Who Is Your Best?Friend?

My best friend! Who is this person (the two-legged variety) and what criteria characterize a best friend for you?

One individual defined “best friend” as one who loves her unconditionally.

What does unconditionally mean? You can do no wrong, your mistakes are granted absolution and your poop doesn’t stink? Is your best friend older, younger, same or opposite sex, same or different race, color, religion or ethnic group?

Do you even have a best friend?

Some folks point to longevity as a major criteria to identify a best friend. ”We’ve know each other since grade school.” Or, ”We don’t see each other often enough since we live far from each other, however, we communicate regularly.” I love this one: ”She’s like the sister I never had.” For some folks, a sister or brother is, in fact, a best friend. ”We’ve been through a lot together growing up and all.”

Now, there truly are people who have no best friend. Given careful consideration, some folks have lots of ”friends and acquaintances.”

They may be characterized with a lesser integrity than describing the depth of what characterizes a best friend. Is having a best friend valuable, beneficial for our health and well-being? Again, the answer is subjective. My sense of what may define a best friend speaks to the fullness of trust and love one might experience that overshadows any other relationship. Once again, who might that person be?

What happens if a best friend is not one’s spouse/partner? I’ve heard countless stories particularly from women whose best friend doesn’t live with her. Wow!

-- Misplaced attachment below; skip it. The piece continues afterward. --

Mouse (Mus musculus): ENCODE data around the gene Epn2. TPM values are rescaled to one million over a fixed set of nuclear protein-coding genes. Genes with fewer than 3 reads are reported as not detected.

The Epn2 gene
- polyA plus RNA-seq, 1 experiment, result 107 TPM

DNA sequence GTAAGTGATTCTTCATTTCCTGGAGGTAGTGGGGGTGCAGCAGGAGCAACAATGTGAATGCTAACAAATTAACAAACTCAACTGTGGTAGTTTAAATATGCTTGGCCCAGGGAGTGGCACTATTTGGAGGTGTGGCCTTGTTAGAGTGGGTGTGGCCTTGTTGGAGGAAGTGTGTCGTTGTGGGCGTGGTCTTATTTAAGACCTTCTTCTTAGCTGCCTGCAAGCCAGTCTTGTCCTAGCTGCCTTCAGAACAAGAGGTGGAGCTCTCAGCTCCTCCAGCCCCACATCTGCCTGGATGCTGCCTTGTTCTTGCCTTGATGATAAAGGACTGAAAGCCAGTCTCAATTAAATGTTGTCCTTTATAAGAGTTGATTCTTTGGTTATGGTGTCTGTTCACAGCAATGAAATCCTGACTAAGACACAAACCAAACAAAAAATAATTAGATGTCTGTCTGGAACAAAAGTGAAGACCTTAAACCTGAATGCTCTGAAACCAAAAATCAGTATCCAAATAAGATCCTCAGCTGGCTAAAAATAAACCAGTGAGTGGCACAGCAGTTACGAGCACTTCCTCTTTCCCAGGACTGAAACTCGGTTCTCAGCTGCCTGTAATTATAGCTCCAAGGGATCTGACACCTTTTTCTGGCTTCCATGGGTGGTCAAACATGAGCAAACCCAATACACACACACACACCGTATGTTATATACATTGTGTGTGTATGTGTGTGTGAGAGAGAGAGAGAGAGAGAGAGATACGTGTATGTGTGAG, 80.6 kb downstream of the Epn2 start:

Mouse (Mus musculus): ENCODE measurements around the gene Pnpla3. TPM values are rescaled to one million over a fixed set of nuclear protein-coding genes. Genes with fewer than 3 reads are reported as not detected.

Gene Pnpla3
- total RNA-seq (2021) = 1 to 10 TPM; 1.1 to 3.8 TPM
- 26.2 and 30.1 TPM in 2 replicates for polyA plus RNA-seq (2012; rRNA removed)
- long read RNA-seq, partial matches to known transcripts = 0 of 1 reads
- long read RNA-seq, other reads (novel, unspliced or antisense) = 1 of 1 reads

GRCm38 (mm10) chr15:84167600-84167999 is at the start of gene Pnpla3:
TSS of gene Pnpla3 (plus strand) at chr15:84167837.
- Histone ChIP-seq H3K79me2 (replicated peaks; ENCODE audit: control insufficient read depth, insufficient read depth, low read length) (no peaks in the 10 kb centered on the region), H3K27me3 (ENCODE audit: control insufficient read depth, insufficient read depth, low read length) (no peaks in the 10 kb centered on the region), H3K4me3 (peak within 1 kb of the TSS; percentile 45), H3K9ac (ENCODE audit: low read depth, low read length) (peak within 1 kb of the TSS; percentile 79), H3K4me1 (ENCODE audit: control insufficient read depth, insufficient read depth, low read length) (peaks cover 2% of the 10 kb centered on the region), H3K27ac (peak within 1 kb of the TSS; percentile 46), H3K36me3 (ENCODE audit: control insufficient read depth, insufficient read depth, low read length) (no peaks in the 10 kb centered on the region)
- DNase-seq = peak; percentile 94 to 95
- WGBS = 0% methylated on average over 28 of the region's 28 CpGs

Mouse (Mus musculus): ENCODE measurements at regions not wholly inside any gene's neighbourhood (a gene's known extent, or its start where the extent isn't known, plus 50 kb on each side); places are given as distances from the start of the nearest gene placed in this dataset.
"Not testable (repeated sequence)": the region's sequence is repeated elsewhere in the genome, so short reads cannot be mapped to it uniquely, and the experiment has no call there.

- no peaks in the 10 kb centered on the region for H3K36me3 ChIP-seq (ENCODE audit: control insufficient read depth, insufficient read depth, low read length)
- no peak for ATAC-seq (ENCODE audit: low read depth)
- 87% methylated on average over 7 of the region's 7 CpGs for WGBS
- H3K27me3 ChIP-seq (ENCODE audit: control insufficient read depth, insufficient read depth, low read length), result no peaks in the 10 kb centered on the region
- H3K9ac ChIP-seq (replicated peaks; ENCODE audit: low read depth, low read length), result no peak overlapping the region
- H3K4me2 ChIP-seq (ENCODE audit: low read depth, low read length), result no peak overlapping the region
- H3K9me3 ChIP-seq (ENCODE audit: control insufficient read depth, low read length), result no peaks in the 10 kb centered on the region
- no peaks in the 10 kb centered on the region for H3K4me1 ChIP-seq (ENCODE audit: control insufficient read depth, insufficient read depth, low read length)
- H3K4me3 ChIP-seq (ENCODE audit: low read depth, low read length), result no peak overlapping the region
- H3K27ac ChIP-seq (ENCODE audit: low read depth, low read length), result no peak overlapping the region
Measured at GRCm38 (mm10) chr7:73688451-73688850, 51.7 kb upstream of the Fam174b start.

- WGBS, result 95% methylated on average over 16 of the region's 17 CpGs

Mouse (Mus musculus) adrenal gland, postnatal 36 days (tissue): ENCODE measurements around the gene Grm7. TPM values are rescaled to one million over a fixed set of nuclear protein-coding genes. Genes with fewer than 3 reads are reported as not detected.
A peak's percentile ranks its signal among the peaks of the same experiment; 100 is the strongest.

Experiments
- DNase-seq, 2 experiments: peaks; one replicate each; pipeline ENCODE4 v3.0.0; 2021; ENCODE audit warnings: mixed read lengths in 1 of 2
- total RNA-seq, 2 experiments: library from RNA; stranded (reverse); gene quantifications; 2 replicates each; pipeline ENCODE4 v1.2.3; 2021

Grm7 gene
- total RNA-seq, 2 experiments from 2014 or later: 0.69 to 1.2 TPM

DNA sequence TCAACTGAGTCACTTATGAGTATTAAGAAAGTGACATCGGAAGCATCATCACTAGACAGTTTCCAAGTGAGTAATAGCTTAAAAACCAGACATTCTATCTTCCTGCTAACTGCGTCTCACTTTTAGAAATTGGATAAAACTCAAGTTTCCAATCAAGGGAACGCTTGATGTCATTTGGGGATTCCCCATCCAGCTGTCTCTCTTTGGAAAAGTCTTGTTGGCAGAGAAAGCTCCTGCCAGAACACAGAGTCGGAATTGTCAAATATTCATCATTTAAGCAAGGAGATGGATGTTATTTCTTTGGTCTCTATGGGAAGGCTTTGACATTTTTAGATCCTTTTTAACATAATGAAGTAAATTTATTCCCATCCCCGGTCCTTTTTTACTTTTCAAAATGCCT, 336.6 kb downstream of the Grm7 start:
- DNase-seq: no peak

Imagine the dynamics.

Can anyone have more than one best friend to include one’s spouse/partner? Something to ponder. If the former present one’s true belief, the inner strength of one’s main squeeze is critical.

Jealousy can infect a marriage and sour one’s love. The test of time hopefully will prevail. Many enter into a marriage/partnership not with their best friend.

Sometimes a best friend relationship is best left as is. Many best friend relationships have been destroyed by ”taking it to the next level.”

Men I’ve encountered frequently get confused and pit themselves versus the best friend in an unhealthy competition. No one wants to be positioned to choose one over the other. The potential losses can be devastating.

A true healthy best friend will not, I repeat, will not allow for jealousy dynamic to exist. If the spouse/partner gets entrenched in jealousy, a best friend knows how to handle the situation. I’ve seen many men and women for counseling who can’t comprehend, nevermind manage, a healthy best friend in his/her spouse/partner’s life.

I stated before and it bears repeating, when a conflict arises, one can benefit from looking within taking on one’s own responsibility in the conflict.

Best of health. Be well.

Marshall Greenstein holds a master’s degree in marriage and family counseling and is a licensed marriage and family counselor and a licensed mental health counselor in New York state. He has regular office hours at Hutton and Greenstein Counseling Services, 501 E. Third St., Suite 2B, Jamestown, 484-7756. For more information or to suggest topics, email editorial@post-journal.com.